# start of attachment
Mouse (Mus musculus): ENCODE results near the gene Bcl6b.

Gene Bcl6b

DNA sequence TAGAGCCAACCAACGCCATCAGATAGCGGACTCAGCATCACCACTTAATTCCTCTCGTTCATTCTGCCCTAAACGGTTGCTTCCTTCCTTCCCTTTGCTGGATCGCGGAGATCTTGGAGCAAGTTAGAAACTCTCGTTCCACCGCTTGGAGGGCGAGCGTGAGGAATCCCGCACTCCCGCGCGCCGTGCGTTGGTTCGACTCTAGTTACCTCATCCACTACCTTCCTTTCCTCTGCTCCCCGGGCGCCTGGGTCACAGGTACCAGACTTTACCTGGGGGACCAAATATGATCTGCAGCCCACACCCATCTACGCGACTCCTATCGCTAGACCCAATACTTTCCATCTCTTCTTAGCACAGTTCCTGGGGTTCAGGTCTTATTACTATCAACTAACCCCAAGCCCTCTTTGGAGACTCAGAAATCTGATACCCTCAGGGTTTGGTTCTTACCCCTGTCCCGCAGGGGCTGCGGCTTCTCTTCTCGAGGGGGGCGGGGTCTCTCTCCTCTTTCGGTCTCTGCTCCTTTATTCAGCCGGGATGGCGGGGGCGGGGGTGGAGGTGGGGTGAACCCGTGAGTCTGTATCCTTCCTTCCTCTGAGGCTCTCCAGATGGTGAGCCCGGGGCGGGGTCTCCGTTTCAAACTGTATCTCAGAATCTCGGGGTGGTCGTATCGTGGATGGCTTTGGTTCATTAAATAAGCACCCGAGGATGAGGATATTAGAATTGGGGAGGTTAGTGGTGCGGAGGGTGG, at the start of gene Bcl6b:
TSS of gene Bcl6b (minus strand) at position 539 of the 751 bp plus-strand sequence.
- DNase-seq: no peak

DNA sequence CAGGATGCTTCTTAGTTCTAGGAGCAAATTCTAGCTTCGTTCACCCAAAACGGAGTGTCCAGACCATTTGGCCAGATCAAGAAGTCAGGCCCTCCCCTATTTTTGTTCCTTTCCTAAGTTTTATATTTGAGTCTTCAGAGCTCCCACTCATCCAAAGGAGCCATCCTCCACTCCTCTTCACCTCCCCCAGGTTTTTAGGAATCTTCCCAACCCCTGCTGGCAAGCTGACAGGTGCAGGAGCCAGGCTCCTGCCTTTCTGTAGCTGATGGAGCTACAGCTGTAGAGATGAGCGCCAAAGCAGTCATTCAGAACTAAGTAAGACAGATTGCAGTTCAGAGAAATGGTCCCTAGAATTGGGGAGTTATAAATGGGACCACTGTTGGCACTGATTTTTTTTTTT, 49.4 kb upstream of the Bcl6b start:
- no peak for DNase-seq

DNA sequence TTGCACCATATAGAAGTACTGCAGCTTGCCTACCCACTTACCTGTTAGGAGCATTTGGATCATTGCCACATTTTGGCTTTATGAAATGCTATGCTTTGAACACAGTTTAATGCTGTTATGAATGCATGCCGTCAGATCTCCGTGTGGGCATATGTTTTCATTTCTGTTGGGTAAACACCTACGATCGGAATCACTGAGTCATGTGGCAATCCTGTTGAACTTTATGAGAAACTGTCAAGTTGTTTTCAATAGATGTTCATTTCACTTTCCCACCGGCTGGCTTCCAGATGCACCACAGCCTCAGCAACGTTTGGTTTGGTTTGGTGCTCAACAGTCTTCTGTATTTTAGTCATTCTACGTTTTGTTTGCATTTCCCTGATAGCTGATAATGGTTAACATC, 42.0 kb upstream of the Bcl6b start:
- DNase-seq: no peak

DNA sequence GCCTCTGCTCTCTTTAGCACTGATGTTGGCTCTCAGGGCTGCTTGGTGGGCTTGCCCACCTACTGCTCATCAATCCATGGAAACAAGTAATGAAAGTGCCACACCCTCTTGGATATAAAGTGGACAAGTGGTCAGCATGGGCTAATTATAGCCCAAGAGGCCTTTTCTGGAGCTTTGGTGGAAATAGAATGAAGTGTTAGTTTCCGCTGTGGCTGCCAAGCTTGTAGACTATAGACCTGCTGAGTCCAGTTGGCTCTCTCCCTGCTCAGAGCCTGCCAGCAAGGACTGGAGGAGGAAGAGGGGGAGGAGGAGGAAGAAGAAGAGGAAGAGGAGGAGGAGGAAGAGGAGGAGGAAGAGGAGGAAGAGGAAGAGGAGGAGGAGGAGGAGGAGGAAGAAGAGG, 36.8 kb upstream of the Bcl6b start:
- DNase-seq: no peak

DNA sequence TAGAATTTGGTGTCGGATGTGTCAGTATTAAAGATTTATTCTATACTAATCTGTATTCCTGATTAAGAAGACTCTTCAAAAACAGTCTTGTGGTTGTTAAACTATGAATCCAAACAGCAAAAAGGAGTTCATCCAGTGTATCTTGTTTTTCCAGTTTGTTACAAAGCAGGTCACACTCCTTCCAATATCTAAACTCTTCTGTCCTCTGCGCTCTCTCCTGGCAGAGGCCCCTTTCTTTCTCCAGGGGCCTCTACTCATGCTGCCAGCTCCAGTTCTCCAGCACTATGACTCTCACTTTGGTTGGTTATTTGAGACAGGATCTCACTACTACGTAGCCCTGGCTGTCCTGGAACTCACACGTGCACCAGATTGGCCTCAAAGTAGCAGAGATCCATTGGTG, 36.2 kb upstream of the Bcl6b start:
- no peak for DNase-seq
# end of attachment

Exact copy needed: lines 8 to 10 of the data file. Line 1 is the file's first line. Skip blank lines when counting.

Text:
DNA sequence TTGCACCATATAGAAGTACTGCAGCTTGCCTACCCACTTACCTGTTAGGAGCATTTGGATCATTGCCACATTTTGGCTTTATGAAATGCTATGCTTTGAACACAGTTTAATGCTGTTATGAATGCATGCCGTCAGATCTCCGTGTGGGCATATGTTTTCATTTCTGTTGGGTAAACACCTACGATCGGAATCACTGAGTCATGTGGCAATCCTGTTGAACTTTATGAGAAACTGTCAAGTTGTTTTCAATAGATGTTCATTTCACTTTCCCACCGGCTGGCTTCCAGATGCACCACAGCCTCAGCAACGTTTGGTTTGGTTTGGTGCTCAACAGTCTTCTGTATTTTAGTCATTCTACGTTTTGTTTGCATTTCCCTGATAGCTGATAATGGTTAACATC, 42.0 kb upstream of the Bcl6b start:
- DNase-seq: no peak

DNA sequence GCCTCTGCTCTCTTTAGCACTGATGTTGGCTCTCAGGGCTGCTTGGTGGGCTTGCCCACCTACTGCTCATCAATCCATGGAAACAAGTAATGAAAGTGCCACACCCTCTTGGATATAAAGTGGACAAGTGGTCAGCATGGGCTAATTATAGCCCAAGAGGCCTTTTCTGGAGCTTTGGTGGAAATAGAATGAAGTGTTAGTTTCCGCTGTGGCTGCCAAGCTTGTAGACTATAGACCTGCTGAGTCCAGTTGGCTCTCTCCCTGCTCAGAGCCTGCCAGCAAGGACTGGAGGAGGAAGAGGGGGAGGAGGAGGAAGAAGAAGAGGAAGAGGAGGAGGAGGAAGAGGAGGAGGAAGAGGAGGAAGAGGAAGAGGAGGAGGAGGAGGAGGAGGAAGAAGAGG, 36.8 kb upstream of the Bcl6b start: